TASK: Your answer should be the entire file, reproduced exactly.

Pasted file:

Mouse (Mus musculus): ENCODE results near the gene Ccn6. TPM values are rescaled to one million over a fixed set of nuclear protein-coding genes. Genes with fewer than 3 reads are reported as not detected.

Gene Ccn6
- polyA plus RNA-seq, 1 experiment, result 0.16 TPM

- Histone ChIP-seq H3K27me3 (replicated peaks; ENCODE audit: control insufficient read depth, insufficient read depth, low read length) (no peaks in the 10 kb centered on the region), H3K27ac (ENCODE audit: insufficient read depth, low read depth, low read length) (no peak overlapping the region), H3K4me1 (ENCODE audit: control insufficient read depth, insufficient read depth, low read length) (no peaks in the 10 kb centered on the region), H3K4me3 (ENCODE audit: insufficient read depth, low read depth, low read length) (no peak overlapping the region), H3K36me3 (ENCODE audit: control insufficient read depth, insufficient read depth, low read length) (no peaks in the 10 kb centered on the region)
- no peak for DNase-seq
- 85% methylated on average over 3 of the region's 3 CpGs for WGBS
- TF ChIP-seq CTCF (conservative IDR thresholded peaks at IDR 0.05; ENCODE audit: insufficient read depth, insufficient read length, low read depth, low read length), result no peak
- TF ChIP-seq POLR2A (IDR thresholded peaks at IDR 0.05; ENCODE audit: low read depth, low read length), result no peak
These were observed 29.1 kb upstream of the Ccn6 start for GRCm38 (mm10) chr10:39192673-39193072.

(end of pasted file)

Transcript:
Mouse (Mus musculus): ENCODE results near the gene Ccn6. TPM values are rescaled to one million over a fixed set of nuclear protein-coding genes. Genes with fewer than 3 reads are reported as not detected.

Gene Ccn6
- polyA plus RNA-seq, 1 experiment, result 0.16 TPM

- Histone ChIP-seq H3K27me3 (replicated peaks; ENCODE audit: control insufficient read depth, insufficient read depth, low read length) (no peaks in the 10 kb centered on the region), H3K27ac (ENCODE audit: insufficient read depth, low read depth, low read length) (no peak overlapping the region), H3K4me1 (ENCODE audit: control insufficient read depth, insufficient read depth, low read length) (no peaks in the 10 kb centered on the region), H3K4me3 (ENCODE audit: insufficient read depth, low read depth, low read length) (no peak overlapping the region), H3K36me3 (ENCODE audit: control insufficient read depth, insufficient read depth, low read length) (no peaks in the 10 kb centered on the region)
- no peak for DNase-seq
- 85% methylated on average over 3 of the region's 3 CpGs for WGBS
- TF ChIP-seq CTCF (conservative IDR thresholded peaks at IDR 0.05; ENCODE audit: insufficient read depth, insufficient read length, low read depth, low read length), result no peak
- TF ChIP-seq POLR2A (IDR thresholded peaks at IDR 0.05; ENCODE audit: low read depth, low read length), result no peak
These were observed 29.1 kb upstream of the Ccn6 start for GRCm38 (mm10) chr10:39192673-39193072.